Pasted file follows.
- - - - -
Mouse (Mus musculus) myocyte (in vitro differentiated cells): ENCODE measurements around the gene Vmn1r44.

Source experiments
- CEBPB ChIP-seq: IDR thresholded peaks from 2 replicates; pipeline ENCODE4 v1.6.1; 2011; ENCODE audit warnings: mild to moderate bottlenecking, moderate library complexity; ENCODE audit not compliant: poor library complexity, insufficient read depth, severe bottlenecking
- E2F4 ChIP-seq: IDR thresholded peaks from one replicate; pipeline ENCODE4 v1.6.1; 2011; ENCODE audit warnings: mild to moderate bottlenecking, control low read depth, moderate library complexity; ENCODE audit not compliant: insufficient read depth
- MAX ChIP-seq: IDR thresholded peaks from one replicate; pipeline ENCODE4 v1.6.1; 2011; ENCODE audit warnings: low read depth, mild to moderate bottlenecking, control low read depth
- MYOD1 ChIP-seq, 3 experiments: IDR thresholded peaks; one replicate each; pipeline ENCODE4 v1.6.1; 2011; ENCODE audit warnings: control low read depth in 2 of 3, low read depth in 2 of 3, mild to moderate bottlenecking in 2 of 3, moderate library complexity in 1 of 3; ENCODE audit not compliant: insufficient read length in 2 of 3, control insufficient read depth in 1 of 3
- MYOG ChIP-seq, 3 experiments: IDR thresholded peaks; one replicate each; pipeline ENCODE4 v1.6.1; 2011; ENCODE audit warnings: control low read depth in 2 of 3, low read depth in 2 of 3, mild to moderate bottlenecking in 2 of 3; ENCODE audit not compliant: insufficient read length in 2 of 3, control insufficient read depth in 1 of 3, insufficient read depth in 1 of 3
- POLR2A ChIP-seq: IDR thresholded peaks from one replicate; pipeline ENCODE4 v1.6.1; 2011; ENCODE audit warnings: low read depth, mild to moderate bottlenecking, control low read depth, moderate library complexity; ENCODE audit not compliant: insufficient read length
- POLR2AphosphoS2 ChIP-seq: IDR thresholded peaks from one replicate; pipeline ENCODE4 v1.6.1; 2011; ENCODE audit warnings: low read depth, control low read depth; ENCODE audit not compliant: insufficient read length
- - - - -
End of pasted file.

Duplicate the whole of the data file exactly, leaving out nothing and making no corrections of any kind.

Mouse (Mus musculus) myocyte (in vitro differentiated cells): ENCODE measurements around the gene Vmn1r44.

Source experiments
- CEBPB ChIP-seq: IDR thresholded peaks from 2 replicates; pipeline ENCODE4 v1.6.1; 2011; ENCODE audit warnings: mild to moderate bottlenecking, moderate library complexity; ENCODE audit not compliant: poor library complexity, insufficient read depth, severe bottlenecking
- E2F4 ChIP-seq: IDR thresholded peaks from one replicate; pipeline ENCODE4 v1.6.1; 2011; ENCODE audit warnings: mild to moderate bottlenecking, control low read depth, moderate library complexity; ENCODE audit not compliant: insufficient read depth
- MAX ChIP-seq: IDR thresholded peaks from one replicate; pipeline ENCODE4 v1.6.1; 2011; ENCODE audit warnings: low read depth, mild to moderate bottlenecking, control low read depth
- MYOD1 ChIP-seq, 3 experiments: IDR thresholded peaks; one replicate each; pipeline ENCODE4 v1.6.1; 2011; ENCODE audit warnings: control low read depth in 2 of 3, low read depth in 2 of 3, mild to moderate bottlenecking in 2 of 3, moderate library complexity in 1 of 3; ENCODE audit not compliant: insufficient read length in 2 of 3, control insufficient read depth in 1 of 3
- MYOG ChIP-seq, 3 experiments: IDR thresholded peaks; one replicate each; pipeline ENCODE4 v1.6.1; 2011; ENCODE audit warnings: control low read depth in 2 of 3, low read depth in 2 of 3, mild to moderate bottlenecking in 2 of 3; ENCODE audit not compliant: insufficient read length in 2 of 3, control insufficient read depth in 1 of 3, insufficient read depth in 1 of 3
- POLR2A ChIP-seq: IDR thresholded peaks from one replicate; pipeline ENCODE4 v1.6.1; 2011; ENCODE audit warnings: low read depth, mild to moderate bottlenecking, control low read depth, moderate library complexity; ENCODE audit not compliant: insufficient read length
- POLR2AphosphoS2 ChIP-seq: IDR thresholded peaks from one replicate; pipeline ENCODE4 v1.6.1; 2011; ENCODE audit warnings: low read depth, control low read depth; ENCODE audit not compliant: insufficient read length